• Jack Ungerleider

    It’s a question of propaganda vs. reality. The history of the rise of Fascism in post WWI Europe is the story of propaganda over reality. One thing “American Exceptionalism” doesn’t protect us from is becoming duped by propaganda. When the propagandists wear nice close and talk like the rest of us, people decide what they are pushing is “mainstream” enough for them to go with it. If you remove the term Nazi and use White Nationalist it means the same thing but without the baggage. While a person like Hovater might convince himself that its not the same as the Nazis of the Third Reich, to those looking from the outside it is. The value of a story like this is to shake people up and make them realize that some people who are “followers” are now joining movements we find repulsive. The reaction here is what we need from the majority of Americans so that we don’t fall into the trap that Germany and Italy fell into in the 1920s and 1930s.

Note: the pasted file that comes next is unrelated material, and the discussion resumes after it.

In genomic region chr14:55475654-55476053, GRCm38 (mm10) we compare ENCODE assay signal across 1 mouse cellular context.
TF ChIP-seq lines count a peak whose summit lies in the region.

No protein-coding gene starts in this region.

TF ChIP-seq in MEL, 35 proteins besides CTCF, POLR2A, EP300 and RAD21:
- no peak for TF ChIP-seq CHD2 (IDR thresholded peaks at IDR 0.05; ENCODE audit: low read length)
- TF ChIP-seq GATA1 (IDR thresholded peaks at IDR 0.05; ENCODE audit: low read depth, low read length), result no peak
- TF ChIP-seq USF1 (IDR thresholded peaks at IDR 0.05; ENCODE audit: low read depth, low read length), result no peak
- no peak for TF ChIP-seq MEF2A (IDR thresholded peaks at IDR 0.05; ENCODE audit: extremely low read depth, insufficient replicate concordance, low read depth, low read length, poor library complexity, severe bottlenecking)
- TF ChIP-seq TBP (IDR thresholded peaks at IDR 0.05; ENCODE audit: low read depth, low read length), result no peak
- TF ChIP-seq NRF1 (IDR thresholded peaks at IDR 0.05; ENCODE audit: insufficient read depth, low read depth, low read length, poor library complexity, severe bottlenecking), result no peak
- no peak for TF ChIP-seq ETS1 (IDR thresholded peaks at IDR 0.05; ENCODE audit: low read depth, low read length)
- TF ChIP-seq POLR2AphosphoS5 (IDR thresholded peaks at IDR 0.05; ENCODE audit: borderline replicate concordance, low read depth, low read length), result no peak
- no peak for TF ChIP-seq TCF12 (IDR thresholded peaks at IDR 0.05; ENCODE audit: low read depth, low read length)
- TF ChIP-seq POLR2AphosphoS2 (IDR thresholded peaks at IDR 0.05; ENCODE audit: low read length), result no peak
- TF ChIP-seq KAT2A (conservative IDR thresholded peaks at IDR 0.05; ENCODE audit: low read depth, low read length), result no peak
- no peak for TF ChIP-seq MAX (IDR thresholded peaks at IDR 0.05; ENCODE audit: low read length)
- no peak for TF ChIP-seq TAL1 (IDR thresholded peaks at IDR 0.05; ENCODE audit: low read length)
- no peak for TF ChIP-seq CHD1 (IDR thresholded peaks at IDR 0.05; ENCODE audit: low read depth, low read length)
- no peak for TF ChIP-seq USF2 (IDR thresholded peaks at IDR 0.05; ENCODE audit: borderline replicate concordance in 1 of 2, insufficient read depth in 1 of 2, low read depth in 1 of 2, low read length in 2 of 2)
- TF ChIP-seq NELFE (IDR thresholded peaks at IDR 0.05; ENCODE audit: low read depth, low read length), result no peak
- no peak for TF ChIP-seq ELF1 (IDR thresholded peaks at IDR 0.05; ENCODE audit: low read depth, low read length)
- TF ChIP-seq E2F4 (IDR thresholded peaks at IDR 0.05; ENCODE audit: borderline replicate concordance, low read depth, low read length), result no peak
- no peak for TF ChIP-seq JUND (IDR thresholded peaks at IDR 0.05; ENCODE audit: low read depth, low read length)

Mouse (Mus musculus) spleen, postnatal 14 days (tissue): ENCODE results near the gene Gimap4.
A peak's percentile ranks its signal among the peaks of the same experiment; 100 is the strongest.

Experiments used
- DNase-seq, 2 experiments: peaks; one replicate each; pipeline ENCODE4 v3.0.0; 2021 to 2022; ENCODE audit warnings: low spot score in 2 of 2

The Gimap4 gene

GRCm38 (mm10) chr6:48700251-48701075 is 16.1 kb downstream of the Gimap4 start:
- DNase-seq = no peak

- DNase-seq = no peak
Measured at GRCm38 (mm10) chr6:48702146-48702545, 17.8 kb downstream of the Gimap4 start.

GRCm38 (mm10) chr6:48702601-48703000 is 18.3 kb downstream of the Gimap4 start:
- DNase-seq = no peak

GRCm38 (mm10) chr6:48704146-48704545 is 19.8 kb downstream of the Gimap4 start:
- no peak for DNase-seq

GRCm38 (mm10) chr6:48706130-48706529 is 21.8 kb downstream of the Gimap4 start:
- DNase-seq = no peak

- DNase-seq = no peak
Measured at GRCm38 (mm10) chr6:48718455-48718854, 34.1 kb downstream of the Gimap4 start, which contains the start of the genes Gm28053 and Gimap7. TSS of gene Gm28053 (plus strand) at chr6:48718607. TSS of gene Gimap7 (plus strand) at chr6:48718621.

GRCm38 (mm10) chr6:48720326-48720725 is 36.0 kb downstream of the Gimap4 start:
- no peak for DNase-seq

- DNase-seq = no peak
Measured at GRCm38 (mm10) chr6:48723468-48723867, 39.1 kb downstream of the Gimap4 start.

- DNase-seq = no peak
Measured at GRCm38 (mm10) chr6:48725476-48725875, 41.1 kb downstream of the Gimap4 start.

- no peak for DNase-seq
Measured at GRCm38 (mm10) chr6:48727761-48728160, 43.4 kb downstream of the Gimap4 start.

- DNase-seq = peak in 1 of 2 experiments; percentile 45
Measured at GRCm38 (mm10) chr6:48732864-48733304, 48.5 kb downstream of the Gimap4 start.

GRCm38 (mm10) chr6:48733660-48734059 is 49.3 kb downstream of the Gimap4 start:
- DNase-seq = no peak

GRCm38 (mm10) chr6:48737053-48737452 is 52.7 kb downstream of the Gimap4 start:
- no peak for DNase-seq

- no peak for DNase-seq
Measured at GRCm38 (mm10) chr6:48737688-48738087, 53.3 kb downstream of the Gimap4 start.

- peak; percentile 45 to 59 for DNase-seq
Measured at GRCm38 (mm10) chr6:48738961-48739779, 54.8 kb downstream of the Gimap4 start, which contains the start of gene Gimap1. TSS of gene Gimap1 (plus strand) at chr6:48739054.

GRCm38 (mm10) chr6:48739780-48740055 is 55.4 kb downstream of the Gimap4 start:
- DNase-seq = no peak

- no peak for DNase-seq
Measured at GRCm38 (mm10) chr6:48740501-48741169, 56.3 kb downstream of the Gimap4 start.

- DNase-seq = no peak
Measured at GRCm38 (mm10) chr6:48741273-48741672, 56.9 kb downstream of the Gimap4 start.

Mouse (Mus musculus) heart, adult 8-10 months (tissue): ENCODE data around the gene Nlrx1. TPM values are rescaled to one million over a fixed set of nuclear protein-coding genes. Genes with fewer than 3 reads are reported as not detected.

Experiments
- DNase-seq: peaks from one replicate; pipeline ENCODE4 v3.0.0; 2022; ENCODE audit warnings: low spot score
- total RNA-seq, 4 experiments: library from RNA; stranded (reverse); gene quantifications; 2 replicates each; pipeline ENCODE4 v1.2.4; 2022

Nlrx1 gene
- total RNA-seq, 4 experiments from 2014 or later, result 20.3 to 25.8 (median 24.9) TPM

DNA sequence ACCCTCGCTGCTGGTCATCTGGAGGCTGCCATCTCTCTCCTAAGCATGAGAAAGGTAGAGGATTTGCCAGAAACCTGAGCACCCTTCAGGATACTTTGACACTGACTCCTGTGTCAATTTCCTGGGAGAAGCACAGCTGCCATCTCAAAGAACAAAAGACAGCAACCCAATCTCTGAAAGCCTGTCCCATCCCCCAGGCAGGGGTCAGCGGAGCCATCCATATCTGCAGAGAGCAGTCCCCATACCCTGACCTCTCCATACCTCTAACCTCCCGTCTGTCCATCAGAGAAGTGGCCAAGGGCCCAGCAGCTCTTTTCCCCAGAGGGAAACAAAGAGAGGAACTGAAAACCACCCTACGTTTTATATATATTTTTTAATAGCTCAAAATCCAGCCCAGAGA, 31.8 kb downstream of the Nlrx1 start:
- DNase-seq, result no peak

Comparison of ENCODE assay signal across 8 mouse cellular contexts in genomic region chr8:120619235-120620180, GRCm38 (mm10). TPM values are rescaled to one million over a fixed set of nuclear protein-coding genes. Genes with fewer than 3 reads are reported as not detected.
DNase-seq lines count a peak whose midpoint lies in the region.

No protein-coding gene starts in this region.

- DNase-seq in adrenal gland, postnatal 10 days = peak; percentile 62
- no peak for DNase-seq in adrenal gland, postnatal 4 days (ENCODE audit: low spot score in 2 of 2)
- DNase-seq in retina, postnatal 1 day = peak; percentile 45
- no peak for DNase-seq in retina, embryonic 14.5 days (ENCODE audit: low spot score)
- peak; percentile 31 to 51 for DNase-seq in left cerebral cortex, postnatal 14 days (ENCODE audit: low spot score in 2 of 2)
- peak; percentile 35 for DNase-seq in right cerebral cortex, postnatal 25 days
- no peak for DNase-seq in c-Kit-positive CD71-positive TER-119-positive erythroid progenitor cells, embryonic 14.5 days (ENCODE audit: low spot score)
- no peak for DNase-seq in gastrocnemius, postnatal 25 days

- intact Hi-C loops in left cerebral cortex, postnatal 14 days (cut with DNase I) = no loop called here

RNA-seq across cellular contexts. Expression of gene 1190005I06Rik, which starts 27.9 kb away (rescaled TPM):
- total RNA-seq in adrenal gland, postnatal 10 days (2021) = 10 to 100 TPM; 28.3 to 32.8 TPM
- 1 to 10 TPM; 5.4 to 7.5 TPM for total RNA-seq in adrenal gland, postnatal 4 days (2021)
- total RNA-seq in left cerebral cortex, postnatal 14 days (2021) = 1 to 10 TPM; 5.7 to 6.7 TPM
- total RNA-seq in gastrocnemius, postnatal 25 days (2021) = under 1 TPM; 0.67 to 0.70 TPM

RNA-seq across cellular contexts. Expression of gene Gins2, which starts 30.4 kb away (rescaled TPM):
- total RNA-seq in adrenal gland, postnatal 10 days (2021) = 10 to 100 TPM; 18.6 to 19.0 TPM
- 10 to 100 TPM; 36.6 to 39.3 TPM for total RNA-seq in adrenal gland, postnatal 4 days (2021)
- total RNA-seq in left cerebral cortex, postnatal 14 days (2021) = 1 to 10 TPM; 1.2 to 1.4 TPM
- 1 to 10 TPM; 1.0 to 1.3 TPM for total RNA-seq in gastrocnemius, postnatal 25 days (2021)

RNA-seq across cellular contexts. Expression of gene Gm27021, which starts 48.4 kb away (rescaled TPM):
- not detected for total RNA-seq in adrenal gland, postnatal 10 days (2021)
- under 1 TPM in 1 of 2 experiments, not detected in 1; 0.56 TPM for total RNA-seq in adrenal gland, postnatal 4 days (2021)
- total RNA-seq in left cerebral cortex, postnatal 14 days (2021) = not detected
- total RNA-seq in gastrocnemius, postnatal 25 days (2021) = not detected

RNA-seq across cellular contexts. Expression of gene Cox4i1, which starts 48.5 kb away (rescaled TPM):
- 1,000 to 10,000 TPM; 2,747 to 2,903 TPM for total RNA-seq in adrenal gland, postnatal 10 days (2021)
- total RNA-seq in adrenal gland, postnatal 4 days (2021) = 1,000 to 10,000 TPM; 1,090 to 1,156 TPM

• Brett Michael Rader

    There is some value to accurately reflecting someones life and experiences (if in fact the NYT did so), as it can be a warning that these ideologies are often embraced by people that might otherwise be considered normal. I do think the NYT article trivialized his views with the way they wrote the article.

    From what I have seen, most Nazi’s come to their beliefs via propoganda and various echo chambers rather than some sort of organic experience. That’s the point of the human face, people can embrace evil simply by wrong thinking, especially if their values include nothing humanistic.

    He deserved to lose his job, writing Nazi propaganda is way over the line, but we do need to have a discussion of where that line is and who decides.